This research project investigates debates on tolerance, intolerance and discrimination regarding religion. It is funded by the Swiss National Science Foundation from 2016 – 2020 and hosted by the Philosophy Department at the University of Lausanne.
It is in philosophy as the main discipline, and it includes collaboration with other disciplines, such as history, theology, religious studies, literary studies, and law.
There are three subprojects in the history of philosophy, analysing central arguments for and against tolerance from rarely studied early modern Reformed sources at the intersection of philosophy and theology. They concern:
- the Genevan theologian and philosopher Jean-Alphonse Turrettini (1671-1737);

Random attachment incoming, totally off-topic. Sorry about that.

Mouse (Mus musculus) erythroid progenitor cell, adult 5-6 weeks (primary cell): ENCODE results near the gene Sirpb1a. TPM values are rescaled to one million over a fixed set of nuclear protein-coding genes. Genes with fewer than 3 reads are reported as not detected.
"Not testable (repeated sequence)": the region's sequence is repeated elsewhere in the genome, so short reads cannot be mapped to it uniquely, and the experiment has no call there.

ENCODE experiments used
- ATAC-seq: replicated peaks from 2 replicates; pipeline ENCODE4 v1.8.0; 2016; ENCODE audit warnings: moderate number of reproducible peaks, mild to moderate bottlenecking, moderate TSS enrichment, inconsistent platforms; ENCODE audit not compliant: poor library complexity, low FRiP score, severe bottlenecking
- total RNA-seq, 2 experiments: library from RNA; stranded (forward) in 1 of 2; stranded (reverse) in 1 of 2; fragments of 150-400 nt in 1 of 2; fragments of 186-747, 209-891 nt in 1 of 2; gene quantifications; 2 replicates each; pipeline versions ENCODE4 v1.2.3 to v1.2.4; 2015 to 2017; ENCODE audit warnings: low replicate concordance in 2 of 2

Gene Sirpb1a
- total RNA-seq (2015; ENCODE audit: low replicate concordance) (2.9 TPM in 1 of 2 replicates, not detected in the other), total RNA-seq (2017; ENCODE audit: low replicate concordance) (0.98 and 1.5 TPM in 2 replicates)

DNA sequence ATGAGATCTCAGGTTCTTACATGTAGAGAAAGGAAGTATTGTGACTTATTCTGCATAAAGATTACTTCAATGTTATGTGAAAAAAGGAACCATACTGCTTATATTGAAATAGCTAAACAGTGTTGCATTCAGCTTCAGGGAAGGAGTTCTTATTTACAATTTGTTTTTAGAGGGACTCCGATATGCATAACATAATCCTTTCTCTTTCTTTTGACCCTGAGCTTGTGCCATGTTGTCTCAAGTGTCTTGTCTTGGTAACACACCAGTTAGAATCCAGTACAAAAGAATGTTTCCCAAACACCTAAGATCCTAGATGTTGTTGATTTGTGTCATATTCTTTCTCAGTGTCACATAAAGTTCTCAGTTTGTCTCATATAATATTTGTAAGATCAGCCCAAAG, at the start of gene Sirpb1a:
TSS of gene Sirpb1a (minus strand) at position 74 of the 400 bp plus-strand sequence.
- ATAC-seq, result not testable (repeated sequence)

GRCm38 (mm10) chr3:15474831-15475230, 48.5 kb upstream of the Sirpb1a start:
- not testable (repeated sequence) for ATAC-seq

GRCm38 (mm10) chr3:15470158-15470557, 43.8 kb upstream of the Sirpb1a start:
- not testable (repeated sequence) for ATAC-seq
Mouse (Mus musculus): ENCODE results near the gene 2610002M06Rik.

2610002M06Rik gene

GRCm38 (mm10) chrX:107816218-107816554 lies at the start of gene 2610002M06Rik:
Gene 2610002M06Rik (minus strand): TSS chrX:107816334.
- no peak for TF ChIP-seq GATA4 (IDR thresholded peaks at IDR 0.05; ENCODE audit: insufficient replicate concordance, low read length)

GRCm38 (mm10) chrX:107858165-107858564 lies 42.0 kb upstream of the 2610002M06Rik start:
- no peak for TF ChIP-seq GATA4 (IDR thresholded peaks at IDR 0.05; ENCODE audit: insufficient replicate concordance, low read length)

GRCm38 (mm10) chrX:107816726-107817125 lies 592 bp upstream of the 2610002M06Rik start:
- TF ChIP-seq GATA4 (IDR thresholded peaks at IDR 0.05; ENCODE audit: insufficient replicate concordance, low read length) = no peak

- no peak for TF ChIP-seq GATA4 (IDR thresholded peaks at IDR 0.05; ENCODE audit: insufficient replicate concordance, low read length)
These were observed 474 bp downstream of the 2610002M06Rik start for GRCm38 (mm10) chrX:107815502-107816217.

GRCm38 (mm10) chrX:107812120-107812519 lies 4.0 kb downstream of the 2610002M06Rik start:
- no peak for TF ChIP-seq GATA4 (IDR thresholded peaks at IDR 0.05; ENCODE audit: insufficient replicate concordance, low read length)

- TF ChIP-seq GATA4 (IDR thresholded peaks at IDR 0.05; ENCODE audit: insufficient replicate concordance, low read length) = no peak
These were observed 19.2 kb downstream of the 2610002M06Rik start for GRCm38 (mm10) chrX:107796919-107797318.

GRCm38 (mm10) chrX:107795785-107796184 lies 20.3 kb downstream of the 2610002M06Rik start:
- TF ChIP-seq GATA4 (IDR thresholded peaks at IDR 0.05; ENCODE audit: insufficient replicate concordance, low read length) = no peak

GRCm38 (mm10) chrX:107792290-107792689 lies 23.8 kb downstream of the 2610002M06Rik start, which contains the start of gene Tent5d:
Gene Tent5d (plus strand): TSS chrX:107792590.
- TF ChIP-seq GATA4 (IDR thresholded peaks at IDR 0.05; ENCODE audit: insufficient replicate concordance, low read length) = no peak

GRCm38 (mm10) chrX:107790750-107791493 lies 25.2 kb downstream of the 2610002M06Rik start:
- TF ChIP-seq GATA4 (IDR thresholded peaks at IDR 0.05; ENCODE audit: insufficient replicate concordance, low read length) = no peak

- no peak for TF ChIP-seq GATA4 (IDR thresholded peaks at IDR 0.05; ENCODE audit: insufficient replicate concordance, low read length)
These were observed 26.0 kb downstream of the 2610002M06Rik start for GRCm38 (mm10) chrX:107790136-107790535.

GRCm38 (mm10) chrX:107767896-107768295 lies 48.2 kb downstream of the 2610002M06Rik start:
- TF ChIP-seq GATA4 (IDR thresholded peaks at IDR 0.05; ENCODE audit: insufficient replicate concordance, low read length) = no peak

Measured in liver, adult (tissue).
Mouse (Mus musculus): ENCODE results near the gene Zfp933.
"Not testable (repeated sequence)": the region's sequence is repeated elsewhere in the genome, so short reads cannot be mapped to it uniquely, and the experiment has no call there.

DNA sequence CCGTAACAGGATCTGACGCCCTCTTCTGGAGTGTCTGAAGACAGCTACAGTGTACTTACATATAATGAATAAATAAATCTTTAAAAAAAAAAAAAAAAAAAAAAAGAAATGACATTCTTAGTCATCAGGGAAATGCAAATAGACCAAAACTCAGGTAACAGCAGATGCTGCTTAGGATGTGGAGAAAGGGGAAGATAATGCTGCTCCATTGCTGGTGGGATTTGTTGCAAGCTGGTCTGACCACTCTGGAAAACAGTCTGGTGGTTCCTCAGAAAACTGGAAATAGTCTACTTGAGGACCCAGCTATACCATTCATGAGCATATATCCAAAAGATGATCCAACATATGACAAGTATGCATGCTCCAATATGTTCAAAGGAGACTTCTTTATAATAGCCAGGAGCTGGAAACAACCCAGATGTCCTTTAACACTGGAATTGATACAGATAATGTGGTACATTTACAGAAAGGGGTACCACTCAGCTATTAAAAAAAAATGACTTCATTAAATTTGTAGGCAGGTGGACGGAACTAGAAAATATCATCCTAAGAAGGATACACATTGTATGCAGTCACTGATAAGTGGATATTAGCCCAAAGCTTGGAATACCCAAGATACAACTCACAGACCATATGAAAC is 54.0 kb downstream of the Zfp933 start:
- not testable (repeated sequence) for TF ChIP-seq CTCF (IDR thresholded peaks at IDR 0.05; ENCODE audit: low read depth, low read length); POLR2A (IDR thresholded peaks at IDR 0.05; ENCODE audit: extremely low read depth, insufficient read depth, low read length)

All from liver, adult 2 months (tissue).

- debates on tolerance in seventeenth-century Scottish philosophy, with a particular focus on the philosopher James Dundas (c.1620-1679);
- debates on tolerance in eighteenth-century Scotland and England, including the reception of Turrettini’s writings.
One systematic subproject explores the connections between the well established philosophical concepts of tolerance and intolerance on the one hand, and the more recent notion of discrimination, which is primarily rooted in legal studies, on the other hand.
The historical and the systematic projects are interconnected: clear concepts are crucial for analysing and evaluating arguments in the history of philosophy, and an awareness of historical dimensions and cultural contexts is required for an appropriate discussion of systematic contemporary questions about tolerance, intolerance and discrimination.